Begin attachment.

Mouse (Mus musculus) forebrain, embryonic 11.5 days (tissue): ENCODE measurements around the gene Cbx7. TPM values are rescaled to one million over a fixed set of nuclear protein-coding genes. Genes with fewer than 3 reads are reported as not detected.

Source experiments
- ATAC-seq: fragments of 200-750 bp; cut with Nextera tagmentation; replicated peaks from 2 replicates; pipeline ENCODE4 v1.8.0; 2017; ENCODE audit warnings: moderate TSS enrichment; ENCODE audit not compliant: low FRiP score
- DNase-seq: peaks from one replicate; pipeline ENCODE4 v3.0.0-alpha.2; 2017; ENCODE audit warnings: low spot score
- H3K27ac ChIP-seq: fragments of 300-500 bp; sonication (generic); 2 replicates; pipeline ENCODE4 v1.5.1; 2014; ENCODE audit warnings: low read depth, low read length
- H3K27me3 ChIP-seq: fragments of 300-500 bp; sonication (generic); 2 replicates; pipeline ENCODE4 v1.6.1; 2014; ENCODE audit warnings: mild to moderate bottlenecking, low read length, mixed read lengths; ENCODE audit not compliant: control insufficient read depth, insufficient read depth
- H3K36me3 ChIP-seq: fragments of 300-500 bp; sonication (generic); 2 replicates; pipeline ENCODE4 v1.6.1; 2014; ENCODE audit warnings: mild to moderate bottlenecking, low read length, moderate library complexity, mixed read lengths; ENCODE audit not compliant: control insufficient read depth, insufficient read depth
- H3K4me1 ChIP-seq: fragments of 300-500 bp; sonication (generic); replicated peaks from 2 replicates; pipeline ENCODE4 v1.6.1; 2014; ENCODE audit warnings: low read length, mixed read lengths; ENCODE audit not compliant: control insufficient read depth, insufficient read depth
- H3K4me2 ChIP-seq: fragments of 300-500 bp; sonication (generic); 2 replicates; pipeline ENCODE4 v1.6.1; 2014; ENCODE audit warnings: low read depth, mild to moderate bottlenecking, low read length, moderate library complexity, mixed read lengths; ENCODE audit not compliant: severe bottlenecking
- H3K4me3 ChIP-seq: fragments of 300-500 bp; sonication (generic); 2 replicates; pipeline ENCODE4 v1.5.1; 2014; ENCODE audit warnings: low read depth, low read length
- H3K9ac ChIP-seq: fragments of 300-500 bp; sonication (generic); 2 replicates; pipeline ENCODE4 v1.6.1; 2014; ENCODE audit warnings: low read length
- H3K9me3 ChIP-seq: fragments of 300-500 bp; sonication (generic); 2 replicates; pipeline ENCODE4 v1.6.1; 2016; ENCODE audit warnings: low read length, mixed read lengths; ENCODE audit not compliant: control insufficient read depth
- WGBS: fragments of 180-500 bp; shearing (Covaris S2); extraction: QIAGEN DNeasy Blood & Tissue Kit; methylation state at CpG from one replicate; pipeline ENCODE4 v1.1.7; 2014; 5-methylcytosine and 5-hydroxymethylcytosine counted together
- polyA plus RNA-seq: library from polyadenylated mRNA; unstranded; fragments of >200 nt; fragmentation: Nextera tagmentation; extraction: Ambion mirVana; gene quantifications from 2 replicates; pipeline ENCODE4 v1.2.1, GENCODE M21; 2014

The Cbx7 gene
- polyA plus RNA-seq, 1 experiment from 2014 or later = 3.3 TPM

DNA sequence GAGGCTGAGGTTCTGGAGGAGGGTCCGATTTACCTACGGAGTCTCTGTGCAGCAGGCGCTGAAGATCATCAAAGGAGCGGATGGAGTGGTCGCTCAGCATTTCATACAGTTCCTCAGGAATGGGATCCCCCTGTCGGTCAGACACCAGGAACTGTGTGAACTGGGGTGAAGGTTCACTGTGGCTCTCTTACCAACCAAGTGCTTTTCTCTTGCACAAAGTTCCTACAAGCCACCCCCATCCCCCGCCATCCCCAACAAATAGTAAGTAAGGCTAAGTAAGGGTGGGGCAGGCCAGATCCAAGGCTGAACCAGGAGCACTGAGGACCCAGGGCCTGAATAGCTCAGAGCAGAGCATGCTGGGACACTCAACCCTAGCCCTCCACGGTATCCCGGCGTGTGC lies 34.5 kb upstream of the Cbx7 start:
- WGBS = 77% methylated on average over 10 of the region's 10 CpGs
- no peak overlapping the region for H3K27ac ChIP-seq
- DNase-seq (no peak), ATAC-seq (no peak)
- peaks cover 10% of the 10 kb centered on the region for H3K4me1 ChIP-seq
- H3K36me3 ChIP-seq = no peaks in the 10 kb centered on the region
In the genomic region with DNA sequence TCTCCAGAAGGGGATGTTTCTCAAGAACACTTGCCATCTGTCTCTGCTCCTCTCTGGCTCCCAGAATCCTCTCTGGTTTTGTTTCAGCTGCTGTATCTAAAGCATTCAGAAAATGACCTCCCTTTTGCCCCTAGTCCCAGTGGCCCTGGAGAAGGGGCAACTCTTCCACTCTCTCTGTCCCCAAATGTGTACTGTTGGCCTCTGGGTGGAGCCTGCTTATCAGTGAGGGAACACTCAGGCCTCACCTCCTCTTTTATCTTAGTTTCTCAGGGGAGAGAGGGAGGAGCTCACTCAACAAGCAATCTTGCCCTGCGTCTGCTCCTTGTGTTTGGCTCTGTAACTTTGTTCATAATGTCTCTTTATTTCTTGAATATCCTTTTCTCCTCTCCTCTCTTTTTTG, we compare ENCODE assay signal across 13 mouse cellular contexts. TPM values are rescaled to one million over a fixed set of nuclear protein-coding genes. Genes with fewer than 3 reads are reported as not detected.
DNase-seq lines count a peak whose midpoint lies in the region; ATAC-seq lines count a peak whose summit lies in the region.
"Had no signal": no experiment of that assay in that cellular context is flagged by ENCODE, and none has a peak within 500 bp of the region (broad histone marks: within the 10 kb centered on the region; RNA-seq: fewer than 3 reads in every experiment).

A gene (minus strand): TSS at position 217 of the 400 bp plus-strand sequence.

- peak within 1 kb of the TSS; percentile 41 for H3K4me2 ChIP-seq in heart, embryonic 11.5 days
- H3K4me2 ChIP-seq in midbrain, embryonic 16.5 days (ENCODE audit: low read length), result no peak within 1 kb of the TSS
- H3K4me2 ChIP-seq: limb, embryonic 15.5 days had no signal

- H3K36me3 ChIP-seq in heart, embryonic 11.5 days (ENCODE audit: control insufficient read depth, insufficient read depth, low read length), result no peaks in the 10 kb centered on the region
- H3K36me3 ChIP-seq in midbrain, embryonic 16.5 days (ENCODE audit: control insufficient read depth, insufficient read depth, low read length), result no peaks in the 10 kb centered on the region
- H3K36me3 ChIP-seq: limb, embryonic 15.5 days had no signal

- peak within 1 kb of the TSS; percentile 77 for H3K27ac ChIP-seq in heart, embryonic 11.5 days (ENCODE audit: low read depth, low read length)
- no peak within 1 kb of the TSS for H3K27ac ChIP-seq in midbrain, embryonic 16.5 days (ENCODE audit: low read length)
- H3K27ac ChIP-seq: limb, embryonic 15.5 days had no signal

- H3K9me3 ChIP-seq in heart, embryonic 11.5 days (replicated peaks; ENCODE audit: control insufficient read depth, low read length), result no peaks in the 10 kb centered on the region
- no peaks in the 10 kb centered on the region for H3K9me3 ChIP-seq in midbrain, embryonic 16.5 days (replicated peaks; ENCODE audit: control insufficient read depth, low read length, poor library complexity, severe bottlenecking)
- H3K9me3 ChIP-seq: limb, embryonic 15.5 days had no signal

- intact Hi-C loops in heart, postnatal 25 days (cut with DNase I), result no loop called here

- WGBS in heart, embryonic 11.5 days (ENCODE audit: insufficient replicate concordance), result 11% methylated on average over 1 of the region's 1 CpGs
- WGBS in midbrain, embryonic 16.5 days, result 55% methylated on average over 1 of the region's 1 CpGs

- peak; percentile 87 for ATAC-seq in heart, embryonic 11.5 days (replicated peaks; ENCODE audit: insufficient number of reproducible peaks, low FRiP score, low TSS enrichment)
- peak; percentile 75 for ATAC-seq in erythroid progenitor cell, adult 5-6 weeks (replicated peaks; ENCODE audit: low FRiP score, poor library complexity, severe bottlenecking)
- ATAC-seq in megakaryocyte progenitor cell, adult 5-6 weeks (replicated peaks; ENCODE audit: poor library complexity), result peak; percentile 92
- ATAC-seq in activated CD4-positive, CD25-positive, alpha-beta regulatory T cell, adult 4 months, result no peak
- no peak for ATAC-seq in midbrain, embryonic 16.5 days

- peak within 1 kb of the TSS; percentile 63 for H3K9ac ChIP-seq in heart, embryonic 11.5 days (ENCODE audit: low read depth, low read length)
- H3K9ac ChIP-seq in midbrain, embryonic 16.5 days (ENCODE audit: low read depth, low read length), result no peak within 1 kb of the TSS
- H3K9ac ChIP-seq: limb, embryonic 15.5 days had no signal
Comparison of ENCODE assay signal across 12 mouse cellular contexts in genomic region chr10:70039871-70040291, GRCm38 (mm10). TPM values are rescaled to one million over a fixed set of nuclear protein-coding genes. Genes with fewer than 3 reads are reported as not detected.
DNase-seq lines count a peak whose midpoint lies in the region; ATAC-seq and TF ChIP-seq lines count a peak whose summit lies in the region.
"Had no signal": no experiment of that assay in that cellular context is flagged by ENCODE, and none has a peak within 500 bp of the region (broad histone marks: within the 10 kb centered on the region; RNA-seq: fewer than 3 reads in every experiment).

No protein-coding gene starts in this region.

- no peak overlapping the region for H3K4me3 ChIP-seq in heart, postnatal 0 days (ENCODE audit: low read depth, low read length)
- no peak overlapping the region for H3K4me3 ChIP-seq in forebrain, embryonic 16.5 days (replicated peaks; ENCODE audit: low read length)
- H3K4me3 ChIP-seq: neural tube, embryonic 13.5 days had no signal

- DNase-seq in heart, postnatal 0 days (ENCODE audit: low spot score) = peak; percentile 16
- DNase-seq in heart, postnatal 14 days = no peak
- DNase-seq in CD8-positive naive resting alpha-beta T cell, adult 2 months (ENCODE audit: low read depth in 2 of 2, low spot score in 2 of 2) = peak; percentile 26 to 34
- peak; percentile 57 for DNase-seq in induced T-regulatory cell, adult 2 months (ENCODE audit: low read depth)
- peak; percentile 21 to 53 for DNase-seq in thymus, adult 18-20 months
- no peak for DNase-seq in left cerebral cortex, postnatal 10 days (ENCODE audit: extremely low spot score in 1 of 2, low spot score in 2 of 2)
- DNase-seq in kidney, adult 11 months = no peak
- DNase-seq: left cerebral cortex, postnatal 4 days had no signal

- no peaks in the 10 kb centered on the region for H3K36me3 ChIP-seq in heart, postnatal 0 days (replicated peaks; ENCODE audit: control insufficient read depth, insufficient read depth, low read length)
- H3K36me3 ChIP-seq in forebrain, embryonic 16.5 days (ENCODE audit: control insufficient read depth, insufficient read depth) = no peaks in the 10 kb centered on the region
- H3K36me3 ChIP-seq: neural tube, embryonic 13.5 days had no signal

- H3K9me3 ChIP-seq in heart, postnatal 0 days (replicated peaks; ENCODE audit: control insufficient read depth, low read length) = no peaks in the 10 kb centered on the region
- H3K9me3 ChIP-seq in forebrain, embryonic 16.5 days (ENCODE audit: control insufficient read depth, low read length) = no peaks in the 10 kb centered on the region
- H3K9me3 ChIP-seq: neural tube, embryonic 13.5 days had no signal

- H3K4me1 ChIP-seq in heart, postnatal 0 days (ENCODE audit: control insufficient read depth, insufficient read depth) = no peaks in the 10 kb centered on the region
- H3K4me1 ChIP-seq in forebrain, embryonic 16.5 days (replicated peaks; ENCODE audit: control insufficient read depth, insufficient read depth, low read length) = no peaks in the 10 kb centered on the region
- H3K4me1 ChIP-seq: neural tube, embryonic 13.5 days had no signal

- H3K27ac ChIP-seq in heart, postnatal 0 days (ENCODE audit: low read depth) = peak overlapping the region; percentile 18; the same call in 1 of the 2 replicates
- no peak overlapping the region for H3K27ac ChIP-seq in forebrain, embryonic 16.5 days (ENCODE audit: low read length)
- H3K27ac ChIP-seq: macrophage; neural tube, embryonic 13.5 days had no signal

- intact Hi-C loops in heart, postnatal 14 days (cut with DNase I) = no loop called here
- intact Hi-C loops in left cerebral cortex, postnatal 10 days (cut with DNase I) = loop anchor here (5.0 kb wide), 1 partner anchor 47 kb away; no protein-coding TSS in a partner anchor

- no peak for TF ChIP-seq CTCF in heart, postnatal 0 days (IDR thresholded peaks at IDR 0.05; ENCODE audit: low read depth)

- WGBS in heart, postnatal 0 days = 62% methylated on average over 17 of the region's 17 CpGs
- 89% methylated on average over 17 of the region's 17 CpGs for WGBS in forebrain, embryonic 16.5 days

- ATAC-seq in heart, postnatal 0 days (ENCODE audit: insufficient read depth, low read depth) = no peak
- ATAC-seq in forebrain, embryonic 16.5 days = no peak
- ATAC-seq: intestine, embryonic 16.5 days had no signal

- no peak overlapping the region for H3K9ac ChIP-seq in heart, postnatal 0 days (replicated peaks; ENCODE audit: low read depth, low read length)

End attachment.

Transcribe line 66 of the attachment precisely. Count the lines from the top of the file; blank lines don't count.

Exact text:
- H3K36me3 ChIP-seq in forebrain, embryonic 16.5 days (ENCODE audit: control insufficient read depth, insufficient read depth) = no peaks in the 10 kb centered on the region